Other masterpieces of Buddhist art were unearthed at the excavation site in Merv. These were small statuettes of the Buddha, Boddhisatvas, a noble-woman and harpists. The most noteworthy was probably the decoration block chiseled in stone, depicting the Buddha in a meditative pose on a pedestal. The head was lost.

The pedestal was a complex composition, with a Buddha or Boddhisatva seated in the middle and flanked by two devotees. This stone carving is all the more unique because it is so small–21x18x5.8cm. This is considered to be a true masterpiece of the Gandhara school.  Of great interest was the figure of another Buddha, chiseled in slate and gilt-coated.

The other treasure was the filigreed carving, which depicted a tiered tower with tiny figures of harpists at the base. All these relics had been lovingly and carefully preserved and kept in the National Museum of Turkmenistan. My Turkmen guide's face was almost bursting with pride as he showed me these treasures of an Islamic country's pre-Islamic past. And yet, just some time before my visit a few hundred kilometers across the border from Merv, the Taliban had blown up the Buddhas of Bamiyan, part of the same historical legacy as the Buddhist relics unearthed in Merv.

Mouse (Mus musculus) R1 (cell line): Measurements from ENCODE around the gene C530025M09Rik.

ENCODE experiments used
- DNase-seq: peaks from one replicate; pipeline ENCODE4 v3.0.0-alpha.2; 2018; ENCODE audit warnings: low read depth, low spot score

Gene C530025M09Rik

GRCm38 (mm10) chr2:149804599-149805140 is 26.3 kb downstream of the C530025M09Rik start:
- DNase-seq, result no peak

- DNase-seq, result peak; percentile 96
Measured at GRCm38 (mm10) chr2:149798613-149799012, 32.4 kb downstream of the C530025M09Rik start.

Amongst the many pacts signed between India and Turkmenistan during President Kovind's visit was one on culture. I hope this will in part focus on Turkmenistan's Buddhist history and through joint events will enable Indians to get a peek into the country's historical and cultural links with Turkmenistan.